TK: Right, and they have (Zack) Greinke. I worry about them a little bit in terms of, just because they're older. They have a lot of innings on them, so if one of those guys takes a step back, and we have to see how (Lance) McCullers does after surgery, so I think they do have some pitching questions down there.
JS: What do you think of Zack Wheeler leaving the Mets for the Phillies, and their chances this season?
TK: Wheeler makes the Phillies better. They needed starters, and he's a good one. They had to overpay to get him, but other teams wanted him at that rate, including the White Sox, and that's what he was worth on the open market, so good for him in that case. It's a risky bet because he doesn't have a very ling track record, but I think he makes them better. The funny thing is, I look at the Phillies offseason, I like (new Manager Joe) Girardi, I like (Didi) Gregorius, I like Wheeler, but it still feels like they're a little short on the pitching side, you know, relying again on guys who... it feels like they're setting themselves up for a letdown. They're hoping that (Vince) Velasquez, (Nick) Pivetta, (Zach) Eflin will break out, and that Jake Arrieta will rediscover the pitcher he was in Chicago, so I don't know if this will work out for them. It's a real tough division, and it's a big question.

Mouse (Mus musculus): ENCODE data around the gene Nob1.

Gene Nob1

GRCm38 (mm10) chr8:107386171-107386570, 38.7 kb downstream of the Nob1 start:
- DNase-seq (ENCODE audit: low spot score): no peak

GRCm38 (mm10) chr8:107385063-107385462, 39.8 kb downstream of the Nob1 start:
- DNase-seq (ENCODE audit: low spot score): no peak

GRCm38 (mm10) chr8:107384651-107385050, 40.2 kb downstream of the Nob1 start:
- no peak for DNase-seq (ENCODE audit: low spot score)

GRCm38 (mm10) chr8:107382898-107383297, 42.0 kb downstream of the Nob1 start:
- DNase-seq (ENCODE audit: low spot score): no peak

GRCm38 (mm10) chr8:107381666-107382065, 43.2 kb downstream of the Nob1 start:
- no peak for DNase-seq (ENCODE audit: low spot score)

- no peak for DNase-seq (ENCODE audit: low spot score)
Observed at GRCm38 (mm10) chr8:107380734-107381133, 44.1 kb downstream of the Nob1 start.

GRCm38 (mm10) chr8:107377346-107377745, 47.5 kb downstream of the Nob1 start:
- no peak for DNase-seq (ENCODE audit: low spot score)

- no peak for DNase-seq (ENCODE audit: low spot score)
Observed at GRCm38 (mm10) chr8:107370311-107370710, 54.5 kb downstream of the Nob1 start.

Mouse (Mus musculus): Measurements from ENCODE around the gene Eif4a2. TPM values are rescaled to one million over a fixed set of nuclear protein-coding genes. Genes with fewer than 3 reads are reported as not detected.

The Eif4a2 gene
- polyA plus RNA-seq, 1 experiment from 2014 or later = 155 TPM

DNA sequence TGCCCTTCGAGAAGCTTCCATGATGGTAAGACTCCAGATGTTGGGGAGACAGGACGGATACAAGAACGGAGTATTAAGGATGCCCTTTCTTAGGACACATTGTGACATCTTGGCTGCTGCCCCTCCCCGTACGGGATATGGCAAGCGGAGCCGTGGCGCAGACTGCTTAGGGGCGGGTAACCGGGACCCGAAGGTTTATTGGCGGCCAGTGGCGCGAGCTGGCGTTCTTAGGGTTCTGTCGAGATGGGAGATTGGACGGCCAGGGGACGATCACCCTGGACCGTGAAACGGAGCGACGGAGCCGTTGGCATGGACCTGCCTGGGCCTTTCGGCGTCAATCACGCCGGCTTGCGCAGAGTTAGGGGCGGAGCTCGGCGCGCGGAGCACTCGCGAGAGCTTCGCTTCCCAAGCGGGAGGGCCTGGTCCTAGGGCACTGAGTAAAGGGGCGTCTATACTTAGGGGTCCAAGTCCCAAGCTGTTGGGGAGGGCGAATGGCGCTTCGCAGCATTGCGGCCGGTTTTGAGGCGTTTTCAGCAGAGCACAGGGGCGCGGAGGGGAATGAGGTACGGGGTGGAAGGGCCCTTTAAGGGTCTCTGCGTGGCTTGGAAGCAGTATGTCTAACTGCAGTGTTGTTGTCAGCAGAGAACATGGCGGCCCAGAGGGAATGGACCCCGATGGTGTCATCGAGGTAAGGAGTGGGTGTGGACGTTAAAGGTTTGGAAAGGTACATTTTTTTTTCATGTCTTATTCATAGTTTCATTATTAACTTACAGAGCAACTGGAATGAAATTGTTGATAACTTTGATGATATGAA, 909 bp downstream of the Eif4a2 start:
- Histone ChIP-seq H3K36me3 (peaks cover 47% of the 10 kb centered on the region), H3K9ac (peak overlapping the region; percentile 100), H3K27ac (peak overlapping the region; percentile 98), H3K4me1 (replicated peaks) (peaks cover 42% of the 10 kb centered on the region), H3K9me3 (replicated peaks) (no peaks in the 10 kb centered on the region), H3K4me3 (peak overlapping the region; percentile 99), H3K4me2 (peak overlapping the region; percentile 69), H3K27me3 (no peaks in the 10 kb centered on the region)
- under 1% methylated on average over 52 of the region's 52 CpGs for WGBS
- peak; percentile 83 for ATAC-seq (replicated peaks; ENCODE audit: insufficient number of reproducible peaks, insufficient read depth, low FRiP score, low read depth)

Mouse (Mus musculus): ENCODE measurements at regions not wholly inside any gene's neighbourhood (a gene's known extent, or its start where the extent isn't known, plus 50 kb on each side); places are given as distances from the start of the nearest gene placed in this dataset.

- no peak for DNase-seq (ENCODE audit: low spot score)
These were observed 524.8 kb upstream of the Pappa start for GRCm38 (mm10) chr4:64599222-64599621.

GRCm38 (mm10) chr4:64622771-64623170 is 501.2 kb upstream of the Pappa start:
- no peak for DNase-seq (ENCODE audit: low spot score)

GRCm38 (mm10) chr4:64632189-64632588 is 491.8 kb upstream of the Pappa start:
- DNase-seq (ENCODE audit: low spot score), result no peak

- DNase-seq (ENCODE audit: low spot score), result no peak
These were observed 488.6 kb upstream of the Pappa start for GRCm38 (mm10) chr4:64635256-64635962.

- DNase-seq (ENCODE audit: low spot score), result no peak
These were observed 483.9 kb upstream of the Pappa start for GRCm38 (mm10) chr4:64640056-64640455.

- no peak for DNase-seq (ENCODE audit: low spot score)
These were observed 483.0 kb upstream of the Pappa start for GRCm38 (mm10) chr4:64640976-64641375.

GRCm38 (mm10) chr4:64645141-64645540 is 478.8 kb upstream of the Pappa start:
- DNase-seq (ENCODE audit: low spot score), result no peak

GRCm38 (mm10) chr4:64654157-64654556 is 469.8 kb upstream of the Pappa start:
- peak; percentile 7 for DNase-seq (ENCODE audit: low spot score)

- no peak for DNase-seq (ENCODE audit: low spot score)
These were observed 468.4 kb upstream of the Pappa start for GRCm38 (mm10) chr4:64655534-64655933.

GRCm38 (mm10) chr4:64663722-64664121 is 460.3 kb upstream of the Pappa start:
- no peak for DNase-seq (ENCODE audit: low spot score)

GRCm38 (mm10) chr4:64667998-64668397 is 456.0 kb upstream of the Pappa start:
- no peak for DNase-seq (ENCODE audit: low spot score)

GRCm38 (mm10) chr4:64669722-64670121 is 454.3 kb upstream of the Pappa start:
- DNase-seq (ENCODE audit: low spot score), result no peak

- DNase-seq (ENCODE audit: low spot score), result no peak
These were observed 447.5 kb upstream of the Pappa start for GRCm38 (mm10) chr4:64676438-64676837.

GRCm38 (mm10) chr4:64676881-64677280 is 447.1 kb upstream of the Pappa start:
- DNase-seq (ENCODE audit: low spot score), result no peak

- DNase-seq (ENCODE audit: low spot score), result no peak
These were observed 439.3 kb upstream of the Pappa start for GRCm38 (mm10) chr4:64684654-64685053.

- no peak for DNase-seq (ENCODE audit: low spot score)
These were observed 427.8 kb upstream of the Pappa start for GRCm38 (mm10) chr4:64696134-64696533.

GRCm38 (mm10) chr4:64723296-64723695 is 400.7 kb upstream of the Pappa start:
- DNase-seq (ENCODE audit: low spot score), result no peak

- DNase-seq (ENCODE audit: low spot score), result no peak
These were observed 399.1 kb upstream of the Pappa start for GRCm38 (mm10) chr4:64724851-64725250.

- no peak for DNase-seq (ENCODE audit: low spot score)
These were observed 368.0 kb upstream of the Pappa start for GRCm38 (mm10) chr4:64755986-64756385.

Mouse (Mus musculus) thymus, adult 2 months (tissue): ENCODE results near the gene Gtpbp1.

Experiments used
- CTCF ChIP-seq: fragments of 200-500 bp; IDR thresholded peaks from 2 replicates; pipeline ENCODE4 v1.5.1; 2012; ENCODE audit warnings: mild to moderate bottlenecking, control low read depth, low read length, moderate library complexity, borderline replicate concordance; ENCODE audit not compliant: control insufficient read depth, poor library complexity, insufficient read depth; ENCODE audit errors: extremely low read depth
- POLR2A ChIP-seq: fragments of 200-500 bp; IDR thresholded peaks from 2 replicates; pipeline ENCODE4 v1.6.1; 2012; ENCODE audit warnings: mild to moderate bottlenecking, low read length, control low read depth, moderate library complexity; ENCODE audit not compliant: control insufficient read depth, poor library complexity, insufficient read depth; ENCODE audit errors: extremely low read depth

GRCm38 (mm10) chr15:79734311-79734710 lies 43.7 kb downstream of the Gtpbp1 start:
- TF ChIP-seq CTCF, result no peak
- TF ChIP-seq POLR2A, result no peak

JS: Do you think the Mets rotation gives them an edge on the Phillies?
TK: I don't know that they're the surest of sure things either. I mean, deGrom is great, (Noah) Syndergaard can be great, but it's not like he puts it together on a regular basis, and (Marcus) Stroman and (Steven) Matz, (Rick) Porcello. I think they could have a great rotation - I'm more comfortable with the Mets' rotation than the Phillies - I don't think it's a slam dunk that the Mets are a whole heck of a lot better.
JS: You mention early on in the book how Steve Carlton was your favorite pitcher growing up. Tell me about what made "Lefty" so compelling.